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    matching up terrain pieces

    what I was wondering, is how can I match up terrain pieces or maybe slice them into smaller pieces or something to create a decent set of streamed outdoor map that actually fit together?
    I do not want to merge the two terrains into one super terrain, I want their edges to snap together, or possibly just allow me to edit two terrains at once so the terrain verticies stay in the same place.

    to clarify:
    I am working with different levels loaded by a master level.
    each level has a terrain piece (nothing else for the time being)
    master level has a dominant directional light.
    the 4 sub-levels stream properly using the distance method.
    when I edit a terrain piece only that piece's verts move, causing tears between verts
    i'm assuming there is a way to match up the pieces so that I don't have to overlap them and sink one into the other.

    #2
    Export the heightmaps to bitmaps, then do some blending on the edges, then reimport.

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      #3
      or just place them together so they are exactly next to eachother, and use the terrain smooth tool. it's a little tricky but if you go over them it works
      beware though, you'll see seams on your terrain when you're far and LOD kicks in

      I'm also creating a big world with streamed sub-levels, except I have all my terrain in the master level

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        #4
        so Chosker, you say you've got your terrain saved in the master level and i suppose you then have the more detailed objects (houses, etc) in the sublevels? How is this working for you? when I tried creating a terrain chunk of a XL size, the terrain alone was enough to cause my machine to slow. What I had been planning to do was create a large (but VERY low res) terrain piece on the master level, and have the levels the player is close to contain a higher res terrain piece.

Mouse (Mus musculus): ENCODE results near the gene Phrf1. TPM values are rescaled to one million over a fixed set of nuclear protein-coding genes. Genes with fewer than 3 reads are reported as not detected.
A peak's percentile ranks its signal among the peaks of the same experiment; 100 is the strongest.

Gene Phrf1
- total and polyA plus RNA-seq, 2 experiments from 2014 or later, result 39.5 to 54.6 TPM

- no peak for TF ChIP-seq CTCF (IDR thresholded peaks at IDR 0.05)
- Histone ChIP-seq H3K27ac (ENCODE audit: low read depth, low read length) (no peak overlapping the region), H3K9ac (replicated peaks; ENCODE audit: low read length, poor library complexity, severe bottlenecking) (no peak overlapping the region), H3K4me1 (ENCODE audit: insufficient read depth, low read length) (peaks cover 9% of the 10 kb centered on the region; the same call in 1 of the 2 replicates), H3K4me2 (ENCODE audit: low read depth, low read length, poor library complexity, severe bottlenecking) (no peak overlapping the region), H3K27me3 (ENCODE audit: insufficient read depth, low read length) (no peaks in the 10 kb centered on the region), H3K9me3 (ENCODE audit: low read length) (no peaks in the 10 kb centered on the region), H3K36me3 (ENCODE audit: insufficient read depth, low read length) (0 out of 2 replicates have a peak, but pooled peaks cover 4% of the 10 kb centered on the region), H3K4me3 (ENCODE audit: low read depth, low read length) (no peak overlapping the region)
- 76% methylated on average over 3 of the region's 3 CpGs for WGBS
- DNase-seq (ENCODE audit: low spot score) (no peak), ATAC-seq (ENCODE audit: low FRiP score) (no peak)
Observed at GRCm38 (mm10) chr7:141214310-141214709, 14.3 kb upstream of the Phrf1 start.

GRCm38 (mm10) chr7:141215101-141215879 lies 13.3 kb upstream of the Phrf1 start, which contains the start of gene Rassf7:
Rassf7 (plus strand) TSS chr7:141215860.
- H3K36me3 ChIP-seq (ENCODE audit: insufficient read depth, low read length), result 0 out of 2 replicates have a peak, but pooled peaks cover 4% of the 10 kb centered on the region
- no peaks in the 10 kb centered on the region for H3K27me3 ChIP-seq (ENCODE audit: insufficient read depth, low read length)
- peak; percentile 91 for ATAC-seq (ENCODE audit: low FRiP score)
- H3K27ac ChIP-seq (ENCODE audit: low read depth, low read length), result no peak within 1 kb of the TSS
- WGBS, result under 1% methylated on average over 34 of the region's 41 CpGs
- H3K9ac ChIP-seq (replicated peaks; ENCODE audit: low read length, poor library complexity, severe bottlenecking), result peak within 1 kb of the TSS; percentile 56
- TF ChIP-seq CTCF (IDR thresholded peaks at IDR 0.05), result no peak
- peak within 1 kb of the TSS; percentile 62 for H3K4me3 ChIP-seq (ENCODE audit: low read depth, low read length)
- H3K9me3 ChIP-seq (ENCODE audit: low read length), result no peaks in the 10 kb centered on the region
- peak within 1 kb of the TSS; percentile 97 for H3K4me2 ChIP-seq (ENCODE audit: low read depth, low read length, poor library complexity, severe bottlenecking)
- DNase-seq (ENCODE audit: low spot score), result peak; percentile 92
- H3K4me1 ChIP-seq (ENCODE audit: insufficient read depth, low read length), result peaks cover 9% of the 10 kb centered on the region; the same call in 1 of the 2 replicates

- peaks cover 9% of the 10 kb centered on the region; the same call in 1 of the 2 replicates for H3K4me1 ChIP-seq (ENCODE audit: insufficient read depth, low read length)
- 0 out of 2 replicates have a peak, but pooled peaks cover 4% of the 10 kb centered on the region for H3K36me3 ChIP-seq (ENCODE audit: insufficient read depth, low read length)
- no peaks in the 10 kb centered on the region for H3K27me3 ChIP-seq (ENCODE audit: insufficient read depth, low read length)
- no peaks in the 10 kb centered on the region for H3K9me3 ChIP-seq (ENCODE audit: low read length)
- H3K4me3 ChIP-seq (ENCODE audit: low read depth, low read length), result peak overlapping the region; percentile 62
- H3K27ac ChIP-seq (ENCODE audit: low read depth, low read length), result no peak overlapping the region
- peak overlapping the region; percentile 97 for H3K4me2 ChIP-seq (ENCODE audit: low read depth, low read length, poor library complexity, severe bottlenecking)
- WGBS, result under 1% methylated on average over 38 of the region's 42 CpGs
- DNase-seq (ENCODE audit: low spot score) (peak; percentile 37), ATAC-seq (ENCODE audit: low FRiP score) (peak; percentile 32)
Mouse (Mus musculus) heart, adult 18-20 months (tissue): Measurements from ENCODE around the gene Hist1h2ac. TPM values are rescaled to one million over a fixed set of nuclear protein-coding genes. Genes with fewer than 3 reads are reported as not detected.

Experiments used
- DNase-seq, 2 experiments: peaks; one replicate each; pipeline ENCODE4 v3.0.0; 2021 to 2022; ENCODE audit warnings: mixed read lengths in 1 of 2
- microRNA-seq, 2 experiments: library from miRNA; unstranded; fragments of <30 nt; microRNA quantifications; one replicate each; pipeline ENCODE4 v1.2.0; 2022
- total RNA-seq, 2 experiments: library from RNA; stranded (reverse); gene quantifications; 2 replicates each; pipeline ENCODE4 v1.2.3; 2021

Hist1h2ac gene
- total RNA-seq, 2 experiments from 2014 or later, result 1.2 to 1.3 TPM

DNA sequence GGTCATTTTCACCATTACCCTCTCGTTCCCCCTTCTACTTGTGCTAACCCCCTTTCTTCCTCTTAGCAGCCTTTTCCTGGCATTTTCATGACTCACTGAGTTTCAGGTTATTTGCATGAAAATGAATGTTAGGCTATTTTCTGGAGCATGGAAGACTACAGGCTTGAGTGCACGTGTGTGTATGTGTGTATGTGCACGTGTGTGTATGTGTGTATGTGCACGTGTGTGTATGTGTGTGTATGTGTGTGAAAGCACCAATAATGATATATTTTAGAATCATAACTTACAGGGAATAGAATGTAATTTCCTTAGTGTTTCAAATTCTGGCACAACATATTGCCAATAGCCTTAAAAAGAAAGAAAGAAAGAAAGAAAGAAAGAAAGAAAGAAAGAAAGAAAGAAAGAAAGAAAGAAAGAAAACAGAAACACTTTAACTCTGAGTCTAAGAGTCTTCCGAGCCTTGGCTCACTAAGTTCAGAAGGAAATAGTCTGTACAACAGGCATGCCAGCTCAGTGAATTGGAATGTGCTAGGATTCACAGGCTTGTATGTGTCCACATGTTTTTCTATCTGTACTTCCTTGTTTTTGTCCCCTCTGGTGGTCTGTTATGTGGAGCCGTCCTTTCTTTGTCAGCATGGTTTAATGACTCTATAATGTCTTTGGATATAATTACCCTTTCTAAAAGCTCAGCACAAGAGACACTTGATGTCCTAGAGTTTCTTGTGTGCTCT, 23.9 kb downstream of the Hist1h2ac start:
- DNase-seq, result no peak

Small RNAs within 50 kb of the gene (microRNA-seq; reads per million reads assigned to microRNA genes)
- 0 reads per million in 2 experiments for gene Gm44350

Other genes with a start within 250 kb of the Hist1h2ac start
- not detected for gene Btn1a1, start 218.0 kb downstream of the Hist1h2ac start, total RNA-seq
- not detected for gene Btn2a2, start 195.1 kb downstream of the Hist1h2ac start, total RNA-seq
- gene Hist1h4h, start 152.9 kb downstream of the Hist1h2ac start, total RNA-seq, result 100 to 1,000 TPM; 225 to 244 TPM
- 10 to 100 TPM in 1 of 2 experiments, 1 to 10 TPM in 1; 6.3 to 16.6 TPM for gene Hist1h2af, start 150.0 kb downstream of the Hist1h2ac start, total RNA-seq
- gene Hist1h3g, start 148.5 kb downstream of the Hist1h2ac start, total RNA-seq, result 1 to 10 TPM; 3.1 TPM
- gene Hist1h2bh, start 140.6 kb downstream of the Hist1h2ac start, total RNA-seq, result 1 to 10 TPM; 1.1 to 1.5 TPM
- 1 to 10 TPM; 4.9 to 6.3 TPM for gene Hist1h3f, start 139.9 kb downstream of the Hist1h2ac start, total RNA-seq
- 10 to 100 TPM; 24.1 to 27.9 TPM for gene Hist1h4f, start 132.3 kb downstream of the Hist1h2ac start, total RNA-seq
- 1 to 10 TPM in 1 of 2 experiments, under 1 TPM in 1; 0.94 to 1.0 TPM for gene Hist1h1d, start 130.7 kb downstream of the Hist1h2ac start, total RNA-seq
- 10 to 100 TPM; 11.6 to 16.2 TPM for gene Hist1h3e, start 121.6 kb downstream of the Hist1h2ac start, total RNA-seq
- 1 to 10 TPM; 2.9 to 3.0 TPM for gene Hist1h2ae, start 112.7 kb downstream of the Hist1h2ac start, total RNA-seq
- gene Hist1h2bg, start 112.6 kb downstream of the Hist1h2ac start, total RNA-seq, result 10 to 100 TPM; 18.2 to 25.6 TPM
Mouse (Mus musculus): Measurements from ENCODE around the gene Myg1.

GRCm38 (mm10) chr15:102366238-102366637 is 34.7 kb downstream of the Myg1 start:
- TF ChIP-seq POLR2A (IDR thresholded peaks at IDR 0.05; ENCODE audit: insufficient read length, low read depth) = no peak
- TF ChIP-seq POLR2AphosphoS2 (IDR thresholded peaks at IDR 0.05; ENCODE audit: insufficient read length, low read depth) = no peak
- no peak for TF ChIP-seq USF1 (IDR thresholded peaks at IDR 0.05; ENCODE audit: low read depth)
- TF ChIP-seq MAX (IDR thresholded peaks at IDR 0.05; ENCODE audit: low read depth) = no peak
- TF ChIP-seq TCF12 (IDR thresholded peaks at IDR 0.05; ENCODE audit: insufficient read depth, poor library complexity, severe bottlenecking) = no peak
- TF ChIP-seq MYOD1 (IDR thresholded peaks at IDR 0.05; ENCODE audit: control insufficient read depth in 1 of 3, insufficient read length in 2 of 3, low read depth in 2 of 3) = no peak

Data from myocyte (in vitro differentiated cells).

Unless I'm mistaken, this is how many larger games such as Oblivion handle this. thoughts?

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          #5
          also, perhaps you've worked this out yet....
          how do you place the levels in the right spot when you load them into the master level? because what I'm doing now (drag-and-drop the actors in the level with the translate manipulator tool) seems far too clunky and unprofessional a way to do this.

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            #6
            well I myself have a very big terrain. thing is, it isn't too detailed. luckily for me though, I realized I can live with a not-so-high terrain polygon density. I guess a super-big low-detail terrain with smaller high-detail terrain chunks would work, but you could never avoid seams between the two.